43CD - Martin Archer - Blue Meat, Black Diesel & Engine Room Favourites
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Engine Room Favourites was formed in 2012 by Martin Archer, initially for a one off performance, and following that as a recording unit and permanent configuration.
The concept of the group is to write music structured primarily around the four drummers / percussionists, and to orchestrate this with material from the other players giving them a great deal of freedom to re-invent and re-interpret their scored material with each new performance.
The format harks back to Archer's earliest experience in creative music, as a follower of the AACM school of music pioneered by Art Ensemble of Chicago, Leo Smith, and Anthony Braxton. This is a style which has never been really followed up by European musicians, nevertheless it remains the model for Archer's contributions to jazz based music. Archer has said "the appeal of this style to me is that it remains considered, spacious and open, without sacrificing any of the improvisational heat and energy which places its exponent players firmly in the avantgarde tradition".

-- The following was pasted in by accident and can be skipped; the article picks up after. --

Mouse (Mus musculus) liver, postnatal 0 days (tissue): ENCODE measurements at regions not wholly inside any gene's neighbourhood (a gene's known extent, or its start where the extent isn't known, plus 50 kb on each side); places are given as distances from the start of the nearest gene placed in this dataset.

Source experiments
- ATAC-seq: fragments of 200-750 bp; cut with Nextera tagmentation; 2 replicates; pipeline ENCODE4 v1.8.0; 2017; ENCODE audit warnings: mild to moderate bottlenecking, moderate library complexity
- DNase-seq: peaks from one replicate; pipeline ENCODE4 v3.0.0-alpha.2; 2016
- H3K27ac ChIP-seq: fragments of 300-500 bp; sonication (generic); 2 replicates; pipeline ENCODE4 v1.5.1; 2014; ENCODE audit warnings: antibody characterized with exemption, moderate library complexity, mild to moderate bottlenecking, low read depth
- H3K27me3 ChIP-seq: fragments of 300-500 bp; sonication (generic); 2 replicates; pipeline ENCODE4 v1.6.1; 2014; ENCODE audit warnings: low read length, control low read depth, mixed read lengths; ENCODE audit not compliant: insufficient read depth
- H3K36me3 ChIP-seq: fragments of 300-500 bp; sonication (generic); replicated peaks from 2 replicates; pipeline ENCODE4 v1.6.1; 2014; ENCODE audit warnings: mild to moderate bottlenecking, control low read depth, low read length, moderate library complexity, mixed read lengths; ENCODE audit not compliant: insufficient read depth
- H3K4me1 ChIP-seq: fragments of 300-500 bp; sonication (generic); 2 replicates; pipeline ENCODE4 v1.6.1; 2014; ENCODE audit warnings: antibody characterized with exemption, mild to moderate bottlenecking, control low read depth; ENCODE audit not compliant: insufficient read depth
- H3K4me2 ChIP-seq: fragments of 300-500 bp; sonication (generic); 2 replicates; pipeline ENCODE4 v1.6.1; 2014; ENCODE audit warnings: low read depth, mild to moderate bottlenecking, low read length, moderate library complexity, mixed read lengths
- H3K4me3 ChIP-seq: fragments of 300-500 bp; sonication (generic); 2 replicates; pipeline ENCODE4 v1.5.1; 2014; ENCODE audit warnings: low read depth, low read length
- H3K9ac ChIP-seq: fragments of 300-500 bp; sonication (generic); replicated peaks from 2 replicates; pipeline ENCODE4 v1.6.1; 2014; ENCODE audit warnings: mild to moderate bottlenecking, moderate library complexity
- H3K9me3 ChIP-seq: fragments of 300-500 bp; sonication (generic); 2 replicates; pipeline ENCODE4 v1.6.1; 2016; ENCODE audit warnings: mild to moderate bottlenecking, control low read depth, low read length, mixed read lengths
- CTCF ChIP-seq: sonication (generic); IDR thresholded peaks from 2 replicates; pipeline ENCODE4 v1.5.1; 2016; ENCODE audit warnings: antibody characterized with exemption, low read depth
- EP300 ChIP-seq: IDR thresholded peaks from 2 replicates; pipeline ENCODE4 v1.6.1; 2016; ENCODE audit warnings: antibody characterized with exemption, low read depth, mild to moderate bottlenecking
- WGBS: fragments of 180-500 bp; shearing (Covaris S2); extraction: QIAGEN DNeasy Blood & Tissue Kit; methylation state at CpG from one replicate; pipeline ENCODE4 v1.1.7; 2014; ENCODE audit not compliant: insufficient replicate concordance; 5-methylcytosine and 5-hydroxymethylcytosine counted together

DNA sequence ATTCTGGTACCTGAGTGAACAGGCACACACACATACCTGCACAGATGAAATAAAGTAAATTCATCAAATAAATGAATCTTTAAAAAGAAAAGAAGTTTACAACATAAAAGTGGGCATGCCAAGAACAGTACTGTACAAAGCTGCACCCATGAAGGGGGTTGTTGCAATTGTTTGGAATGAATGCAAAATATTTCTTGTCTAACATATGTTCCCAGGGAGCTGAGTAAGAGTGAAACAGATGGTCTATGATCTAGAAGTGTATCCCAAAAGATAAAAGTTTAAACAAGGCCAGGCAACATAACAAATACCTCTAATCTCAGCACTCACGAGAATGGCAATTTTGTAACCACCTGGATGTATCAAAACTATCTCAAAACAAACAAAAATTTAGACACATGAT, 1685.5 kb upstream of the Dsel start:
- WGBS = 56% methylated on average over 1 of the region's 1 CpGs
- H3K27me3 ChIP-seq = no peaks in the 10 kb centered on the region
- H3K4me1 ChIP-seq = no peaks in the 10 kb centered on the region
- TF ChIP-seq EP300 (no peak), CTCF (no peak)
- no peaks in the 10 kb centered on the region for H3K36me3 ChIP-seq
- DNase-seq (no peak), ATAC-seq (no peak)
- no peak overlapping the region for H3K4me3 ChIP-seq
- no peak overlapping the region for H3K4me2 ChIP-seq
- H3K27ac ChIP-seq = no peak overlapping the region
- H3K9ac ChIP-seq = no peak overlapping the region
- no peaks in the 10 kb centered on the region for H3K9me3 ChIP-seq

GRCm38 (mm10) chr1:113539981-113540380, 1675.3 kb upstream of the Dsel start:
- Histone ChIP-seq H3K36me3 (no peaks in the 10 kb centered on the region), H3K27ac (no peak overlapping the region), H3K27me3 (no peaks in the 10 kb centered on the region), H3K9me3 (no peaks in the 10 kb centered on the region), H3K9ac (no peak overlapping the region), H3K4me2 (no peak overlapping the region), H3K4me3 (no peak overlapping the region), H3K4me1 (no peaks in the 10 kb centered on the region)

Engine Room Favourites are not postmodernists, not retro stylists, but instead keep their eyes and ears firmly on a forward path jazz might have taken in the next period, but never quite did
Martin Archer - sopranino, alto & baritone saxophones, bass clarinet
Laura Cole - piano
Corey Mwamba - vibraphone
Graham Clark - violin
Seth Bennett - bass
James Archer - bass clarinet
Kim Macari - trumpet
Lee Hallam - trombone
Peter Fairclough - percussion
Walt Shaw - percussion
Johnny Hunter - percussion
Steve Dinsdale - percussion
One never knows what direction British multi-reedman Martin Archer will impart as he surges forward in a stealthy world of avant-jazz, electronics, or discombobulated jazz-rock. Hands down, he's one of the more creative musical souls on mother earth. Each new album marks a distinct journey. His fresh outlook and cornucopia of disparate concepts, executed with large and small ensembles—along with several albums collaborating with legendary British vocalist Julie Tippetts—represent a succession of distinguished agendas. Here, Archer's bountiful resourcefulness once again shines radiantly within a large ensemble format, where not all the musicians perform in concurrent fashion.